INTRODUCTION: Parkinson's disease (PD) is a common neurodegenerative disorder with substantial morbidity. No disease-modifying treatments currently exist. The glucagon like peptide-1 receptor agonist exenatide has been associated in single-centre studies with reduced motor deterioration over 1 year. The aim of this multicentre UK trial is to confirm whether these previous positive results are maintained in a larger number of participants over 2 years and if effects accumulate with prolonged drug exposure. METHODS AND ANALYSIS: This is a phase 3, multicentre, double-blind, randomised, placebo-controlled trial of exenatide at a dose of 2 mg weekly in 200 participants with mild to moderate PD. Treatment duration is 96 weeks. Randomisation is 1:1, drug to placebo. Assessments are performed at baseline, week 12, 24, 36, 48, 60, 72, 84 and 96 weeks.The primary outcome is the comparison of Movement Disorders Society Unified Parkinson's Disease Rating Scale part 3 motor subscore in the practically defined OFF medication state at 96 weeks between participants according to treatment allocation. Secondary outcomes will compare the change between groups among other motor, non-motor and cognitive scores. The primary outcome will be reported using descriptive statistics and comparisons between treatment groups using a mixed model, adjusting for baseline scores. Secondary outcomes will be summarised between treatment groups using summary statistics and appropriate statistical tests to assess for significant differences. ETHICS AND DISSEMINATION: This trial has been approved by the South Central-Berkshire Research Ethics Committee and the Health Research Authority. Results will be disseminated in peer-reviewed journals, presented at scientific meetings and to patients in lay-summary format. TRIAL REGISTRATION NUMBERS: NCT04232969, ISRCTN14552789.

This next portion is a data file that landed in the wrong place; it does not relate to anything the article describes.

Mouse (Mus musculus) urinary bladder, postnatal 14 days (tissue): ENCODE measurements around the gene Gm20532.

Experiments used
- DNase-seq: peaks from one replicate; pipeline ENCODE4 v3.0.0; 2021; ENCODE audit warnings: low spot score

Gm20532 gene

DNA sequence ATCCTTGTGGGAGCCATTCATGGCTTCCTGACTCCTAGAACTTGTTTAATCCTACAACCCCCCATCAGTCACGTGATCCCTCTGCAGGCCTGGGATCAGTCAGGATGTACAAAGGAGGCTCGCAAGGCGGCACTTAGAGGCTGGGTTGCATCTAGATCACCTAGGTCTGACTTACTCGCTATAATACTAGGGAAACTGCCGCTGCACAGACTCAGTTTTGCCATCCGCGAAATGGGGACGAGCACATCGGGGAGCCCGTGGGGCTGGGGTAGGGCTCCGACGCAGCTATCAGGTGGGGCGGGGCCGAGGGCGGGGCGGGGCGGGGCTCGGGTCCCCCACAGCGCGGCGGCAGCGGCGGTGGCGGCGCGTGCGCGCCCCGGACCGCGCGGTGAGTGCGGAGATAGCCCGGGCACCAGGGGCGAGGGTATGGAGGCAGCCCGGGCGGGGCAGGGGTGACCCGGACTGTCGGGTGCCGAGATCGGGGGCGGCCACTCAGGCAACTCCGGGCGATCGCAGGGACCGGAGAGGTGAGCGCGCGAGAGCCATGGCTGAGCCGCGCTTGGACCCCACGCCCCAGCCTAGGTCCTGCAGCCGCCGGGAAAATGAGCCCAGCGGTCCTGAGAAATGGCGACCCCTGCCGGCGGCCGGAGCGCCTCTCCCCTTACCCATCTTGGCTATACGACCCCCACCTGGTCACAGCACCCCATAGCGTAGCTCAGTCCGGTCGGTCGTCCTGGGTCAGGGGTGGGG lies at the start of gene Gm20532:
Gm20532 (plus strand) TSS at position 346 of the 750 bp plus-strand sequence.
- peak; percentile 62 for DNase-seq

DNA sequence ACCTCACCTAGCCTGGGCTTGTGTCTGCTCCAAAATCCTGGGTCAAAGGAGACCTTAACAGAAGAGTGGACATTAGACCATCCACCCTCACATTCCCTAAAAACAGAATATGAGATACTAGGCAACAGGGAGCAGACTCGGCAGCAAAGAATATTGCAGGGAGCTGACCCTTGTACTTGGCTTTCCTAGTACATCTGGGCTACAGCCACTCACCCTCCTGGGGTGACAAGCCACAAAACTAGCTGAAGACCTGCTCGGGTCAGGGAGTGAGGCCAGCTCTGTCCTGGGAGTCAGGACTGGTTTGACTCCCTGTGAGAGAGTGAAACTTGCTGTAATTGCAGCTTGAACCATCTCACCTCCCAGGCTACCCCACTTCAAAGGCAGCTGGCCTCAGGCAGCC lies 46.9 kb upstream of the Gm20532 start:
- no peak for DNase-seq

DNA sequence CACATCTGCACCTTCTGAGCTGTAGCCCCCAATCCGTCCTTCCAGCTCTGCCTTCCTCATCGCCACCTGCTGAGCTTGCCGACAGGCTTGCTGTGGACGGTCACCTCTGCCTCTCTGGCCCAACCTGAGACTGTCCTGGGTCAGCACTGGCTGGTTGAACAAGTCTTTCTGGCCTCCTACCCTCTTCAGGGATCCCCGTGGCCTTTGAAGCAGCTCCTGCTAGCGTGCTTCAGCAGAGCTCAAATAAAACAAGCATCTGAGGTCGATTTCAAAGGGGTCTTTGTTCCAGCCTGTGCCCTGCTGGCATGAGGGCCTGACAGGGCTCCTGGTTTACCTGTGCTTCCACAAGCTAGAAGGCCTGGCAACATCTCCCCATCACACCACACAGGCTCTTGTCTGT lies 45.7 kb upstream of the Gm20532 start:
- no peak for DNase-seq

Parkinson-s disease, public health, qualitative research, Clinical Trials, Phase III as Topic, Double-Blind Method, Exenatide, Humans, Multicenter Studies as Topic, Parkinson Disease, Randomized Controlled Trials as Topic, Treatment Outcome